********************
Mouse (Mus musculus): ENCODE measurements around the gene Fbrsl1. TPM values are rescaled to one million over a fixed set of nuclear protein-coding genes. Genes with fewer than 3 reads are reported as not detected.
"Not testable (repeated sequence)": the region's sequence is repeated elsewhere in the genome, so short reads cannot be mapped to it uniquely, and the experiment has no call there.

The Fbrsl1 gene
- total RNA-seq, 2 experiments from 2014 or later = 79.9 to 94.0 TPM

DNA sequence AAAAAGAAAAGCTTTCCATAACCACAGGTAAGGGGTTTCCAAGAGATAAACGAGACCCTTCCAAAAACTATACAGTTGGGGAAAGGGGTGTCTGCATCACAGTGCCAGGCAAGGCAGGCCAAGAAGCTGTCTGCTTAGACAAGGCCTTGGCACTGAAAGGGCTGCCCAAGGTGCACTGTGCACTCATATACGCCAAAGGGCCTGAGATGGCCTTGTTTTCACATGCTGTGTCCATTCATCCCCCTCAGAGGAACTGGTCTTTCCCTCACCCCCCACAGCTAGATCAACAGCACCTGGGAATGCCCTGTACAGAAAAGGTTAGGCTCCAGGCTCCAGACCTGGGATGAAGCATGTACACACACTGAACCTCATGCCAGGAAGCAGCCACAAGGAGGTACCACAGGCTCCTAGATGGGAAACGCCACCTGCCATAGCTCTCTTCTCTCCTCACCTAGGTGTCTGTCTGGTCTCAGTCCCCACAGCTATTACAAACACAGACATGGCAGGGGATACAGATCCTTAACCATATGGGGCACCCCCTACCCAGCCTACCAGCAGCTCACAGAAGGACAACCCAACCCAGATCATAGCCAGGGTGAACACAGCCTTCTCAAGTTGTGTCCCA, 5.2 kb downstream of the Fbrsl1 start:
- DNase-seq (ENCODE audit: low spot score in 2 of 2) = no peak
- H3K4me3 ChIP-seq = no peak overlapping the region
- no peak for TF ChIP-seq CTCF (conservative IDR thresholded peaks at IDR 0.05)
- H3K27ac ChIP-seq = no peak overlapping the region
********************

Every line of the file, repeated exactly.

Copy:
Mouse (Mus musculus): ENCODE measurements around the gene Fbrsl1. TPM values are rescaled to one million over a fixed set of nuclear protein-coding genes. Genes with fewer than 3 reads are reported as not detected.
"Not testable (repeated sequence)": the region's sequence is repeated elsewhere in the genome, so short reads cannot be mapped to it uniquely, and the experiment has no call there.

The Fbrsl1 gene
- total RNA-seq, 2 experiments from 2014 or later = 79.9 to 94.0 TPM

DNA sequence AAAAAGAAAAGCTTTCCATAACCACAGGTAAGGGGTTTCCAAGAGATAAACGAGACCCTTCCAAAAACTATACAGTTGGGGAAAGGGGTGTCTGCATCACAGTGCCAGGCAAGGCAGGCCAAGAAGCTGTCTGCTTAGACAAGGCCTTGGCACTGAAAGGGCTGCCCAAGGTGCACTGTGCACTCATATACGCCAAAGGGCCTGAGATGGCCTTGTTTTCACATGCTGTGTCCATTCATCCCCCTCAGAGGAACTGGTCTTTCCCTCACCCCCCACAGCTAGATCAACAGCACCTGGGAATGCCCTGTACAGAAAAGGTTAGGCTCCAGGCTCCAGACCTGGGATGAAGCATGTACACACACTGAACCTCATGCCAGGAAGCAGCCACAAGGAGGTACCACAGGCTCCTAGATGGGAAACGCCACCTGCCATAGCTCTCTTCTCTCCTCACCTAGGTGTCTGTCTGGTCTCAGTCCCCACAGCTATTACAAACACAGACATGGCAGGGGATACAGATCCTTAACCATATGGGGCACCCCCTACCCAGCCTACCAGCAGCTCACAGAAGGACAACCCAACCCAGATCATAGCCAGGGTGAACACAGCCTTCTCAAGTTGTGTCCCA, 5.2 kb downstream of the Fbrsl1 start:
- DNase-seq (ENCODE audit: low spot score in 2 of 2) = no peak
- H3K4me3 ChIP-seq = no peak overlapping the region
- no peak for TF ChIP-seq CTCF (conservative IDR thresholded peaks at IDR 0.05)
- H3K27ac ChIP-seq = no peak overlapping the region